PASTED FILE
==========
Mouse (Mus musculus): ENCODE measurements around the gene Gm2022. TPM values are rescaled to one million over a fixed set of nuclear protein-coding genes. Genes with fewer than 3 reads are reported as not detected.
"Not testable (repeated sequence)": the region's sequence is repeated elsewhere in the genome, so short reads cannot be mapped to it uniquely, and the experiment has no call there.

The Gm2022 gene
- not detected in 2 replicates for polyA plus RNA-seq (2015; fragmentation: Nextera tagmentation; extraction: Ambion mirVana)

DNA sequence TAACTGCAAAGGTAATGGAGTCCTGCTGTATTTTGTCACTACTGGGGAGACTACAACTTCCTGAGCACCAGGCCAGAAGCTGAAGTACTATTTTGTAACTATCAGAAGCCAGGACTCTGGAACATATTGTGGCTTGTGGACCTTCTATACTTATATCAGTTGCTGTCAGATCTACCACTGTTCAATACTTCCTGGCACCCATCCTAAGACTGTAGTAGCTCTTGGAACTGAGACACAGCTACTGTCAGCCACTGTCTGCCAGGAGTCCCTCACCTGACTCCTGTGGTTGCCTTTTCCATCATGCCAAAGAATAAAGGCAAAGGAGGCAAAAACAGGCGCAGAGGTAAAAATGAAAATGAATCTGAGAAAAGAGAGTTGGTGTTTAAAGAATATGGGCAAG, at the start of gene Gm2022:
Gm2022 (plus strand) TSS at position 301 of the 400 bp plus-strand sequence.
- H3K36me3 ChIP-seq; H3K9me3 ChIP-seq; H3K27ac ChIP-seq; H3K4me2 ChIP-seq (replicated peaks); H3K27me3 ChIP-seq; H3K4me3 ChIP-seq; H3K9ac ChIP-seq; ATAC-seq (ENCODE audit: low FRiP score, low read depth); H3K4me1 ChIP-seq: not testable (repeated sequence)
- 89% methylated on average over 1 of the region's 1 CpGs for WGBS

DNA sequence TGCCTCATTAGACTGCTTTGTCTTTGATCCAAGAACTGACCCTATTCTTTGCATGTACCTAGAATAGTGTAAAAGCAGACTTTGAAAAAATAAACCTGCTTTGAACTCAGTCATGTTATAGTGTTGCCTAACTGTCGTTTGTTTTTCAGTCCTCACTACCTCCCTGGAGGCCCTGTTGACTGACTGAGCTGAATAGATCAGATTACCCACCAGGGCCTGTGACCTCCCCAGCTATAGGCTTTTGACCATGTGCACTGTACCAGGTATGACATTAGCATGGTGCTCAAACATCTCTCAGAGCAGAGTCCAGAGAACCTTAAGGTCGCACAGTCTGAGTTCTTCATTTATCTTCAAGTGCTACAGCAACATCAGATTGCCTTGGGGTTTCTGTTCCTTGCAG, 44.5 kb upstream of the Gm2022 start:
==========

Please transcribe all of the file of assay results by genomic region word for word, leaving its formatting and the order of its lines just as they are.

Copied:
Mouse (Mus musculus): ENCODE measurements around the gene Gm2022. TPM values are rescaled to one million over a fixed set of nuclear protein-coding genes. Genes with fewer than 3 reads are reported as not detected.
"Not testable (repeated sequence)": the region's sequence is repeated elsewhere in the genome, so short reads cannot be mapped to it uniquely, and the experiment has no call there.

The Gm2022 gene
- not detected in 2 replicates for polyA plus RNA-seq (2015; fragmentation: Nextera tagmentation; extraction: Ambion mirVana)

DNA sequence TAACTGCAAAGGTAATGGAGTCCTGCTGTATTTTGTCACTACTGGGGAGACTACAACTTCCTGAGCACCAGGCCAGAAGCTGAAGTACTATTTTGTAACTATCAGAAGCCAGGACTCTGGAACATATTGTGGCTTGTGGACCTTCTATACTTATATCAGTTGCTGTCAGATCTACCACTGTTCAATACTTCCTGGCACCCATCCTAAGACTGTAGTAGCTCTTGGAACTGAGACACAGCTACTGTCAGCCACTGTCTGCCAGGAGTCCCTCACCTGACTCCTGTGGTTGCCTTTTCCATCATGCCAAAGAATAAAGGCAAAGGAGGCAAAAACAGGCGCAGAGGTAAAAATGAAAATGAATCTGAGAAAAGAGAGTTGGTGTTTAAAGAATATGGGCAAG, at the start of gene Gm2022:
Gm2022 (plus strand) TSS at position 301 of the 400 bp plus-strand sequence.
- H3K36me3 ChIP-seq; H3K9me3 ChIP-seq; H3K27ac ChIP-seq; H3K4me2 ChIP-seq (replicated peaks); H3K27me3 ChIP-seq; H3K4me3 ChIP-seq; H3K9ac ChIP-seq; ATAC-seq (ENCODE audit: low FRiP score, low read depth); H3K4me1 ChIP-seq: not testable (repeated sequence)
- 89% methylated on average over 1 of the region's 1 CpGs for WGBS

DNA sequence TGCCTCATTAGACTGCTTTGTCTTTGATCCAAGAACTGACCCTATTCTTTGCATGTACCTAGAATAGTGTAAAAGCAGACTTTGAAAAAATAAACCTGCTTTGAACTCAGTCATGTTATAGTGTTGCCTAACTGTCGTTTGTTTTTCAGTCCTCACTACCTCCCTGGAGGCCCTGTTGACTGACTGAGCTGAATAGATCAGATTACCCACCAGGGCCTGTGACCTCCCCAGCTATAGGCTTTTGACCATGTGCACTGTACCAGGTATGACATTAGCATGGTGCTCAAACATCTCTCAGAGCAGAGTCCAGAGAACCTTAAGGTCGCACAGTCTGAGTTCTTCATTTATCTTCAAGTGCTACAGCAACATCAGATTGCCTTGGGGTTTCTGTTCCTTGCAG, 44.5 kb upstream of the Gm2022 start: